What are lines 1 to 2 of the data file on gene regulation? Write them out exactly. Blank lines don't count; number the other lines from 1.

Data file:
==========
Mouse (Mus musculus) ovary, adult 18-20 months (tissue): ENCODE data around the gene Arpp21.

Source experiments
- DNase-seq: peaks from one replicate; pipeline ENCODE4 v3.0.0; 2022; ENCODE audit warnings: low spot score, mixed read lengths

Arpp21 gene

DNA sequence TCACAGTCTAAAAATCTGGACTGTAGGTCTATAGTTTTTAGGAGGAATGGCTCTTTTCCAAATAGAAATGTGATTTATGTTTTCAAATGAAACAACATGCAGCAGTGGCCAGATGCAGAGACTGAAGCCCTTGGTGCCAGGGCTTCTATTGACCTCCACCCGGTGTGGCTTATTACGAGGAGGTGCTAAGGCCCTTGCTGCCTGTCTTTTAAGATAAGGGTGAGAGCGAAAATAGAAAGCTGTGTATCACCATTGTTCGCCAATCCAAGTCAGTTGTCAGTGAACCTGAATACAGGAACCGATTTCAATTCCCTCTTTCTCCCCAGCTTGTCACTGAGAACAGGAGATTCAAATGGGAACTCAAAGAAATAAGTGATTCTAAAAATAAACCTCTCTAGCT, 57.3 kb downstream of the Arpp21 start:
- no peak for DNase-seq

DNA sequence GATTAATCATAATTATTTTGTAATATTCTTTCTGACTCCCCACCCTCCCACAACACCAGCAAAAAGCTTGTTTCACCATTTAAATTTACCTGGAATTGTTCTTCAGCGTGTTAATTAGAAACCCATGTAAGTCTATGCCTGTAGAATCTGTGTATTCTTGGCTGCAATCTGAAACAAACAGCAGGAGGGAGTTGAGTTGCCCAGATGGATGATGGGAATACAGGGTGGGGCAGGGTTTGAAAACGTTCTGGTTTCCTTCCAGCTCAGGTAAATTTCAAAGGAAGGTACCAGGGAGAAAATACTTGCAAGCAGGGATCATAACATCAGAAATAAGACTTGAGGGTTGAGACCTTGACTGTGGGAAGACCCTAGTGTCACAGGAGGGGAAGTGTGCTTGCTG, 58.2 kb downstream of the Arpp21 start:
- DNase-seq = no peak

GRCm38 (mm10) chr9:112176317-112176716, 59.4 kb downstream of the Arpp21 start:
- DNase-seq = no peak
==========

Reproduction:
Mouse (Mus musculus) ovary, adult 18-20 months (tissue): ENCODE data around the gene Arpp21.

Source experiments